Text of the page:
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Budweiser wants to brew up ‘microgravity’ beer on Mars


It’s beer … but in space!


In order for Budweiser, produced by Anheuser Busch, to be the first “microgravity” beer on Mars, the company is sending barley into space.


Rather than wait until humans make it to the Red Planet, the beer company is doing their advanced research to see how and if beer tastes different in space. In conjunction with the Center for the Advancement of Science in Space and payload development company Space Tango, Budweiser will send 20 barley seeds to the International Space Station on Dec. 4.


The shipments will leave from Cape Canaveral and stay in orbit on the space station for one month. This will test how gravity affects barley growth and how the barley will germinate before heading back to earth for analysis.

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The barley seeds will grow in a Space Tango CubeLab, a facility that hosts small-scle experiments. This is the first step toward microgravity beer on Mars.

(Anheuser Busch/Budweiser)


“Budweiser is always pushing the boundaries of innovation and we are inspired by the collective American Dream to get to Mars,” vice president of Budweiser, Ricardo Marques, said in a release. “We are excited to begin our research to brew beer for the red planet.”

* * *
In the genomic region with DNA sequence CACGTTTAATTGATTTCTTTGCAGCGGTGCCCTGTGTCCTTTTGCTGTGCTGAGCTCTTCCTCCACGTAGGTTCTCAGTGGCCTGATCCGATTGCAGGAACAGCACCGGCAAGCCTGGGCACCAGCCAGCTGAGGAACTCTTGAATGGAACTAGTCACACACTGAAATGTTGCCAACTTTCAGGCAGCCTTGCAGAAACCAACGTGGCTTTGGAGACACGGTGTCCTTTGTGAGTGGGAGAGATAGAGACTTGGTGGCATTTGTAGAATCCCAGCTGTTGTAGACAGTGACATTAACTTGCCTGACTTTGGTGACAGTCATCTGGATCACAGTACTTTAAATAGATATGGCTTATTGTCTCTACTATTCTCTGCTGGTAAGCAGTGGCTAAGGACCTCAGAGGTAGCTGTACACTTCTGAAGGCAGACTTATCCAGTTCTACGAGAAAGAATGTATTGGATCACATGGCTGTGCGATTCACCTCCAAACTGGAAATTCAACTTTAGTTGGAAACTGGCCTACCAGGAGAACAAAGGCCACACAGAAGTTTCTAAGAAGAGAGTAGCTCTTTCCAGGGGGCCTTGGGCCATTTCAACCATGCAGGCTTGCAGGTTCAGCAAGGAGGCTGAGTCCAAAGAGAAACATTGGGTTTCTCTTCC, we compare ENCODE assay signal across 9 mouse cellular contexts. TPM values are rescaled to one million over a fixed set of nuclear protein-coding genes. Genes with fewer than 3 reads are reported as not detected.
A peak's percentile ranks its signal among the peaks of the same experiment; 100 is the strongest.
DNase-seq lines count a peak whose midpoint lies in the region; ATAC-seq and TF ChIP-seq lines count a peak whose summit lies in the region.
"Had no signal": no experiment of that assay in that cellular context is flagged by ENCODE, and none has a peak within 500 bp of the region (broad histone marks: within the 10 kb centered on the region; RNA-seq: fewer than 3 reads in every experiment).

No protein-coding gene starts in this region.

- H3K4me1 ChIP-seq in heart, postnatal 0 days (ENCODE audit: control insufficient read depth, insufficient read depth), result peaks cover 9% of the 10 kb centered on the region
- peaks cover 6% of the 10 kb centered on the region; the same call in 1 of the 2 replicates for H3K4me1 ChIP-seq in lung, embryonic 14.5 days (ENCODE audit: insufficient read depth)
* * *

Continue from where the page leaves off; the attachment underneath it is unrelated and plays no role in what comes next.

Further experiments will likely include getting the beer from the bottle to the mouth because as anyone who’s watched a video of someone in zero gravity knows, liquids behave weirdly in space. According to NASA, carbonated sodas must be kept in a collapsible bag inside a bottle.

Follow Budweiser’s journey to be the first beer on Mars.

Follow Budweiser’s journey to be the first beer on Mars.

(Anheuser Busch/Budweiser)


Also, as NASA says in an article on beer in space, researchers must also understand the differences in carbonation. With “no buoyancy to bring the bubbles to the top,” how will the beer form a proper head?


Previous experiments with space beer have proven that while it tastes very similar to earth-brewed beer, the yeast behaves differently, with greater yeast proteins and lower cell counts. The researchers posited a different fermentation process to compensate for this, which could affect the taste and alcoholic content.

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The researchers at Budweiser have a lot of work to do, but it could all be worth it. Afterall, who needs water on Mars when you can have beer?

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